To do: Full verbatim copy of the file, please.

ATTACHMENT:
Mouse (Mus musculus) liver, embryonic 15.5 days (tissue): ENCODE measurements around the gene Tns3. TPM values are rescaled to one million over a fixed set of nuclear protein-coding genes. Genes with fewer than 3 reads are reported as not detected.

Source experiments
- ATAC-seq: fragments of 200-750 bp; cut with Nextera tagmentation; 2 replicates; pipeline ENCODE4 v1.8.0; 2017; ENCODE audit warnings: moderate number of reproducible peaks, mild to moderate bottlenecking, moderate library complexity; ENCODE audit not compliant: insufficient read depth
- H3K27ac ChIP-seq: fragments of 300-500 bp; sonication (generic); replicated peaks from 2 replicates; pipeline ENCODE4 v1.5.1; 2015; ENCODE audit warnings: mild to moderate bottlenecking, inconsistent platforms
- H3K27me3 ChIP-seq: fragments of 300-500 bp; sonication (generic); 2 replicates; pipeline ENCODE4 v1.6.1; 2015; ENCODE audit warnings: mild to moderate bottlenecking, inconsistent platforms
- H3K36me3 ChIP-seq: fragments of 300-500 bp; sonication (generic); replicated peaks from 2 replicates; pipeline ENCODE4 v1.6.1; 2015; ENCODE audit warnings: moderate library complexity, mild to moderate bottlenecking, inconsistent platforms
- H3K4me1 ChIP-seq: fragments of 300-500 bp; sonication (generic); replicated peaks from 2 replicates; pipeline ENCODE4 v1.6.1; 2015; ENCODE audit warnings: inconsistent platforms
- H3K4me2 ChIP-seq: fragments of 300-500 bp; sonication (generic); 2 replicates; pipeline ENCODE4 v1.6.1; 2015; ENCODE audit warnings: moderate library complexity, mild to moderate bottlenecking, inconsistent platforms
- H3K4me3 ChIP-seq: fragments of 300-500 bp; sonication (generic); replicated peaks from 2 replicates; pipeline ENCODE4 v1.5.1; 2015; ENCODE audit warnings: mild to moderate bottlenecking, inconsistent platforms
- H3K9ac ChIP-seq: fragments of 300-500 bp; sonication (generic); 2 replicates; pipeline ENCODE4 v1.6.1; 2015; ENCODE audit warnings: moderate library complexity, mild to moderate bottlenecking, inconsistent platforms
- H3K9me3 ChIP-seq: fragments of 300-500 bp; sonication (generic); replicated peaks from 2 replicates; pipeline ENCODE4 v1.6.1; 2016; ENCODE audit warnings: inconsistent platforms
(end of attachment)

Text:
Mouse (Mus musculus) liver, embryonic 15.5 days (tissue): ENCODE measurements around the gene Tns3. TPM values are rescaled to one million over a fixed set of nuclear protein-coding genes. Genes with fewer than 3 reads are reported as not detected.

Source experiments
- ATAC-seq: fragments of 200-750 bp; cut with Nextera tagmentation; 2 replicates; pipeline ENCODE4 v1.8.0; 2017; ENCODE audit warnings: moderate number of reproducible peaks, mild to moderate bottlenecking, moderate library complexity; ENCODE audit not compliant: insufficient read depth
- H3K27ac ChIP-seq: fragments of 300-500 bp; sonication (generic); replicated peaks from 2 replicates; pipeline ENCODE4 v1.5.1; 2015; ENCODE audit warnings: mild to moderate bottlenecking, inconsistent platforms
- H3K27me3 ChIP-seq: fragments of 300-500 bp; sonication (generic); 2 replicates; pipeline ENCODE4 v1.6.1; 2015; ENCODE audit warnings: mild to moderate bottlenecking, inconsistent platforms
- H3K36me3 ChIP-seq: fragments of 300-500 bp; sonication (generic); replicated peaks from 2 replicates; pipeline ENCODE4 v1.6.1; 2015; ENCODE audit warnings: moderate library complexity, mild to moderate bottlenecking, inconsistent platforms
- H3K4me1 ChIP-seq: fragments of 300-500 bp; sonication (generic); replicated peaks from 2 replicates; pipeline ENCODE4 v1.6.1; 2015; ENCODE audit warnings: inconsistent platforms
- H3K4me2 ChIP-seq: fragments of 300-500 bp; sonication (generic); 2 replicates; pipeline ENCODE4 v1.6.1; 2015; ENCODE audit warnings: moderate library complexity, mild to moderate bottlenecking, inconsistent platforms
- H3K4me3 ChIP-seq: fragments of 300-500 bp; sonication (generic); replicated peaks from 2 replicates; pipeline ENCODE4 v1.5.1; 2015; ENCODE audit warnings: mild to moderate bottlenecking, inconsistent platforms
- H3K9ac ChIP-seq: fragments of 300-500 bp; sonication (generic); 2 replicates; pipeline ENCODE4 v1.6.1; 2015; ENCODE audit warnings: moderate library complexity, mild to moderate bottlenecking, inconsistent platforms
- H3K9me3 ChIP-seq: fragments of 300-500 bp; sonication (generic); replicated peaks from 2 replicates; pipeline ENCODE4 v1.6.1; 2016; ENCODE audit warnings: inconsistent platforms